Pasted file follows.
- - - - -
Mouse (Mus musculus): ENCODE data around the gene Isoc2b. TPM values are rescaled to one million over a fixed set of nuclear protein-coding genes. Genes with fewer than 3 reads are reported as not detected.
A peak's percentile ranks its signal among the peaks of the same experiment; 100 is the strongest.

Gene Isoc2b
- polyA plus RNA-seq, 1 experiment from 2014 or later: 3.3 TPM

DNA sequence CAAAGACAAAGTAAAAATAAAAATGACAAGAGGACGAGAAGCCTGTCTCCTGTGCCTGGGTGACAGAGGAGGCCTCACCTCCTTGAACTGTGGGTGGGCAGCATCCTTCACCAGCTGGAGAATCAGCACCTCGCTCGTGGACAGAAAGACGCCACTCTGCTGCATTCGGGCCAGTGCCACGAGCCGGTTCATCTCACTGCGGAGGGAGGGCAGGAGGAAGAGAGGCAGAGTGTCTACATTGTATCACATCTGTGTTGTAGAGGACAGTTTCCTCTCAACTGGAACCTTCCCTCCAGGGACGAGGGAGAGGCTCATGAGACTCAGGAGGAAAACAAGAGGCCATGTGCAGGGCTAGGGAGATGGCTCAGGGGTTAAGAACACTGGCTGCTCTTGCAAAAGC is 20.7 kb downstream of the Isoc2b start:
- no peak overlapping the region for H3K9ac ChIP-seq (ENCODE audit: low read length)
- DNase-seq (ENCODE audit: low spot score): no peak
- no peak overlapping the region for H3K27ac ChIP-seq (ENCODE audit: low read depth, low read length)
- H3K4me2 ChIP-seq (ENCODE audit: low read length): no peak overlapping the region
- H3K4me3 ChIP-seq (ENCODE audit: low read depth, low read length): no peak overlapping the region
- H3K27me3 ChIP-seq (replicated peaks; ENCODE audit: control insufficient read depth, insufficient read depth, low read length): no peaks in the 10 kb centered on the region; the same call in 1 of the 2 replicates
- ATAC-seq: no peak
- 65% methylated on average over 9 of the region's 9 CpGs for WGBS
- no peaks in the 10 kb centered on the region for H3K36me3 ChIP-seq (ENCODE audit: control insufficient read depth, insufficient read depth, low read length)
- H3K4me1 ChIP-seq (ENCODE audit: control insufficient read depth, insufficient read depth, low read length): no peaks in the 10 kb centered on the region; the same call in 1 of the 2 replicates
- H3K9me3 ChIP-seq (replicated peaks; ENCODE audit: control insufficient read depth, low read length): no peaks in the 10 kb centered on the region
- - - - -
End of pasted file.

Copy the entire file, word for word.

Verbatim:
Mouse (Mus musculus): ENCODE data around the gene Isoc2b. TPM values are rescaled to one million over a fixed set of nuclear protein-coding genes. Genes with fewer than 3 reads are reported as not detected.
A peak's percentile ranks its signal among the peaks of the same experiment; 100 is the strongest.

Gene Isoc2b
- polyA plus RNA-seq, 1 experiment from 2014 or later: 3.3 TPM

DNA sequence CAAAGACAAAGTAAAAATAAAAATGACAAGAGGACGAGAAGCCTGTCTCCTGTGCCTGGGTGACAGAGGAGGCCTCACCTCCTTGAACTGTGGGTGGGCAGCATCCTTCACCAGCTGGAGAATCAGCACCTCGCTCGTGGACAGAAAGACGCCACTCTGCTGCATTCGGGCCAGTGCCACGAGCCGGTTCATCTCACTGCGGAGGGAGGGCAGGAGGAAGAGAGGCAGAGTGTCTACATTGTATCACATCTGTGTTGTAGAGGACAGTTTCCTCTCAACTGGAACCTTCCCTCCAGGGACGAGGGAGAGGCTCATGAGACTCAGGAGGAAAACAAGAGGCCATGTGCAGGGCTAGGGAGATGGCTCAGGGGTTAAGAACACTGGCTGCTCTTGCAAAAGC is 20.7 kb downstream of the Isoc2b start:
- no peak overlapping the region for H3K9ac ChIP-seq (ENCODE audit: low read length)
- DNase-seq (ENCODE audit: low spot score): no peak
- no peak overlapping the region for H3K27ac ChIP-seq (ENCODE audit: low read depth, low read length)
- H3K4me2 ChIP-seq (ENCODE audit: low read length): no peak overlapping the region
- H3K4me3 ChIP-seq (ENCODE audit: low read depth, low read length): no peak overlapping the region
- H3K27me3 ChIP-seq (replicated peaks; ENCODE audit: control insufficient read depth, insufficient read depth, low read length): no peaks in the 10 kb centered on the region; the same call in 1 of the 2 replicates
- ATAC-seq: no peak
- 65% methylated on average over 9 of the region's 9 CpGs for WGBS
- no peaks in the 10 kb centered on the region for H3K36me3 ChIP-seq (ENCODE audit: control insufficient read depth, insufficient read depth, low read length)
- H3K4me1 ChIP-seq (ENCODE audit: control insufficient read depth, insufficient read depth, low read length): no peaks in the 10 kb centered on the region; the same call in 1 of the 2 replicates
- H3K9me3 ChIP-seq (replicated peaks; ENCODE audit: control insufficient read depth, low read length): no peaks in the 10 kb centered on the region